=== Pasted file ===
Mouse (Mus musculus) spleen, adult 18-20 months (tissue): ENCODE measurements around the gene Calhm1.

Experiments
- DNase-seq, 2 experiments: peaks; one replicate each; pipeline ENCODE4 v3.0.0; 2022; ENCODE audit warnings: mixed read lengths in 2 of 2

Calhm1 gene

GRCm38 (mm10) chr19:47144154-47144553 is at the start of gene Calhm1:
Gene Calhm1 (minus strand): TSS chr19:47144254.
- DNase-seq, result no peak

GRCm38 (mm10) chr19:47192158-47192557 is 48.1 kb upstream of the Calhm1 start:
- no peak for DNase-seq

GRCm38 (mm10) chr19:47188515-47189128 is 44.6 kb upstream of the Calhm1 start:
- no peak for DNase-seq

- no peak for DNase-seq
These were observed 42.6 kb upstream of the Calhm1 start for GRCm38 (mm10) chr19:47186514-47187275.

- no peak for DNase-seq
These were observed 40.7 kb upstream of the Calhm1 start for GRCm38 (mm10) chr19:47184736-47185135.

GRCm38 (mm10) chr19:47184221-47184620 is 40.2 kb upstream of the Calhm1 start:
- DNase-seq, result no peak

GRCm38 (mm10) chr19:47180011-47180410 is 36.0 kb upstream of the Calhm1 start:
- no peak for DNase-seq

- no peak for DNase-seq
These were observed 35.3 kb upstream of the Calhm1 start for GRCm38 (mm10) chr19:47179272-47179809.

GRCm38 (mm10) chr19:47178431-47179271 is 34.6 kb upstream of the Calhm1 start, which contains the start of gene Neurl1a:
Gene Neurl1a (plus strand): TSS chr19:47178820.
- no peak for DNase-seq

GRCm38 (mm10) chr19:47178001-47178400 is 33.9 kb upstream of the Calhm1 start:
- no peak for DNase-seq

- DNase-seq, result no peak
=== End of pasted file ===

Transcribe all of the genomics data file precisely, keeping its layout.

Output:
Mouse (Mus musculus) spleen, adult 18-20 months (tissue): ENCODE measurements around the gene Calhm1.

Experiments
- DNase-seq, 2 experiments: peaks; one replicate each; pipeline ENCODE4 v3.0.0; 2022; ENCODE audit warnings: mixed read lengths in 2 of 2

Calhm1 gene

GRCm38 (mm10) chr19:47144154-47144553 is at the start of gene Calhm1:
Gene Calhm1 (minus strand): TSS chr19:47144254.
- DNase-seq, result no peak

GRCm38 (mm10) chr19:47192158-47192557 is 48.1 kb upstream of the Calhm1 start:
- no peak for DNase-seq

GRCm38 (mm10) chr19:47188515-47189128 is 44.6 kb upstream of the Calhm1 start:
- no peak for DNase-seq

- no peak for DNase-seq
These were observed 42.6 kb upstream of the Calhm1 start for GRCm38 (mm10) chr19:47186514-47187275.

- no peak for DNase-seq
These were observed 40.7 kb upstream of the Calhm1 start for GRCm38 (mm10) chr19:47184736-47185135.

GRCm38 (mm10) chr19:47184221-47184620 is 40.2 kb upstream of the Calhm1 start:
- DNase-seq, result no peak

GRCm38 (mm10) chr19:47180011-47180410 is 36.0 kb upstream of the Calhm1 start:
- no peak for DNase-seq

- no peak for DNase-seq
These were observed 35.3 kb upstream of the Calhm1 start for GRCm38 (mm10) chr19:47179272-47179809.

GRCm38 (mm10) chr19:47178431-47179271 is 34.6 kb upstream of the Calhm1 start, which contains the start of gene Neurl1a:
Gene Neurl1a (plus strand): TSS chr19:47178820.
- no peak for DNase-seq

GRCm38 (mm10) chr19:47178001-47178400 is 33.9 kb upstream of the Calhm1 start:
- no peak for DNase-seq

- DNase-seq, result no peak